Young analyses the pericope as the expression of three entangled, conflicting perspectives on reality: (i) the "conventional reality" based on sensory perception; (ii) the "impossible" vision of Jesus resulting in the astonishment of the observers; (iii) the narrator's metaphysical comment in verse 52 identifying Jesus as the Son of God.[25]

Comparison of the three gospel accounts

Gospel of Mark (c.66-70 CE)

And straightway he constrained his disciples to enter into the boat, and to go before him unto the other side to Bethsaida, while he himself sendeth the multitude away.

And after he had taken leave of them, he departed into the mountain to pray.

And when even was come, the boat was in the midst of the sea, and he alone on the land.

And seeing them distressed in rowing, for the wind was contrary unto them, about the fourth watch of the night he cometh unto them, walking on the sea; and he would have passed by them:

but they, when they saw him walking on the sea, supposed that it was a ghost, and cried out;

for they all saw him, and were troubled. But he straightway spake with them, and saith unto them, Be of good cheer: it is I; be not afraid.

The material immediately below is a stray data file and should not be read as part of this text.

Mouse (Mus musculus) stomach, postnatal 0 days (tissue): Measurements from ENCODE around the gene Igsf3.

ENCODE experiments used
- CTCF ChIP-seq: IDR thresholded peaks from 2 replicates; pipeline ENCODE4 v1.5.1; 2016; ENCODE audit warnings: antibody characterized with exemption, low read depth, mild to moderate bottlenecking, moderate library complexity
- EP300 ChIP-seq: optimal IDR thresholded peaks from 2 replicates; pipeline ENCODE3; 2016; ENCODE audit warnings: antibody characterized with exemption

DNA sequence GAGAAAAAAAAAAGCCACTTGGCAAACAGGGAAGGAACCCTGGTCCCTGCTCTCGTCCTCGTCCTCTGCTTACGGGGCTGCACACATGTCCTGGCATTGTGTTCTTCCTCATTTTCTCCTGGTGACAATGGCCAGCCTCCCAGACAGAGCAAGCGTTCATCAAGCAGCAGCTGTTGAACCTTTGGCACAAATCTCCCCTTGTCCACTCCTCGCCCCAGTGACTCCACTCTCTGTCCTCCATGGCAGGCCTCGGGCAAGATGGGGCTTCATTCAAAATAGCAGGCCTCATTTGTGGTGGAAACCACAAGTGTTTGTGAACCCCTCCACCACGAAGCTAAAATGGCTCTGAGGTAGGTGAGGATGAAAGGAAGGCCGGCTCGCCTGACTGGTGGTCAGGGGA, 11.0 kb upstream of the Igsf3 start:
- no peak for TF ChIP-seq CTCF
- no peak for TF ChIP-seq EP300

And he went up unto them into the boat; and the wind ceased: and they were sore amazed in themselves;

for they understood not concerning the loaves, but their heart was hardened.

And when they had crossed over, they came to the land unto Gennesaret, and moored to the shore.

(Mark 6:45–53 American Standard Version)

Gospel of Matthew (c. 80-90 CE)

And straightway he constrained the disciples to enter into the boat, and to go before him unto the other side, till he should send the multitudes away.

And after he had sent the multitudes away, he went up into the mountain apart to pray: and when even was come, he was there alone.

But the boat was now in the midst of the sea, distressed by the waves; for the wind was contrary.

And in the fourth watch of the night he came unto them, walking upon the sea.

And when the disciples saw him walking on the sea, they were troubled, saying, It is a ghost; and they cried out for fear.